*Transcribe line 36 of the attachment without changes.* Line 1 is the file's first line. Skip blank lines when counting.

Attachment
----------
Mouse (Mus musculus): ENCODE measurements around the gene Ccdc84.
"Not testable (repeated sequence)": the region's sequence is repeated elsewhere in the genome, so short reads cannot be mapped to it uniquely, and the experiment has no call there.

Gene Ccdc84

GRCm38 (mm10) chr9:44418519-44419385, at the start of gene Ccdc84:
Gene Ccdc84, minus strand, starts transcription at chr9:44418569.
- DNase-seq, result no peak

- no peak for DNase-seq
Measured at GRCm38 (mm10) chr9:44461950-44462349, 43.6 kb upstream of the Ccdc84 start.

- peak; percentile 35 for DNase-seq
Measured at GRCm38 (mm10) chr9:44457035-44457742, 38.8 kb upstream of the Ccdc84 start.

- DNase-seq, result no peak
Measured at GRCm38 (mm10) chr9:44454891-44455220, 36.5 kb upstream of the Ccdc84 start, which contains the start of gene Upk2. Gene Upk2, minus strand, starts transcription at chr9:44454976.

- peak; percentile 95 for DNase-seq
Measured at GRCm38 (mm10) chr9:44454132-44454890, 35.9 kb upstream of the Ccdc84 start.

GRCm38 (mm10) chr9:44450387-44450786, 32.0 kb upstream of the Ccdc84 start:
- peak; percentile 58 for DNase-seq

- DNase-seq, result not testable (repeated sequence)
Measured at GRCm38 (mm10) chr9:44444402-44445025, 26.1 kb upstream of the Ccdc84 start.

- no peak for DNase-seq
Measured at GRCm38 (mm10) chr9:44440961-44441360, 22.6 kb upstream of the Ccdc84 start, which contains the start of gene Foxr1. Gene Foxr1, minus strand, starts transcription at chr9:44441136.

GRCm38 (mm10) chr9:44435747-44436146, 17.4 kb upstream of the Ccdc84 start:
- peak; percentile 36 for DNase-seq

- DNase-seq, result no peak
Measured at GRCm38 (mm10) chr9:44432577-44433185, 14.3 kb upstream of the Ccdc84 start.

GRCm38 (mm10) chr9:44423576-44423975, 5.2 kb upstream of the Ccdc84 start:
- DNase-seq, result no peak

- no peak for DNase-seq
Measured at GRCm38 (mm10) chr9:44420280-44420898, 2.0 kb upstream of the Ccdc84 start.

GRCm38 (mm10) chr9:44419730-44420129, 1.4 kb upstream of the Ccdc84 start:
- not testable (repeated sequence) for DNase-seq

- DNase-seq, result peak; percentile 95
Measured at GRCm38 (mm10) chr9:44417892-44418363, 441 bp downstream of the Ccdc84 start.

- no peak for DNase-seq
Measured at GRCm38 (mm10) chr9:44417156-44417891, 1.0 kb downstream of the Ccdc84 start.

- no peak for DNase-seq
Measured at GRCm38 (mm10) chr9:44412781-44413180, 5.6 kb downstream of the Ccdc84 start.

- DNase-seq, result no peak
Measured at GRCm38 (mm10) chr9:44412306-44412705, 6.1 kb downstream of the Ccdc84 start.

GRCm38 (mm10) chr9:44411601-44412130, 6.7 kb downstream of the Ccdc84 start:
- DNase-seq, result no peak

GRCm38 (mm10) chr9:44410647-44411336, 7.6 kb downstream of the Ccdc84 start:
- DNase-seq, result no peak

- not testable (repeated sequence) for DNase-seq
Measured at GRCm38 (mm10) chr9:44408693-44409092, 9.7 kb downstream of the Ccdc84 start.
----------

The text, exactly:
Measured at GRCm38 (mm10) chr9:44412781-44413180, 5.6 kb downstream of the Ccdc84 start.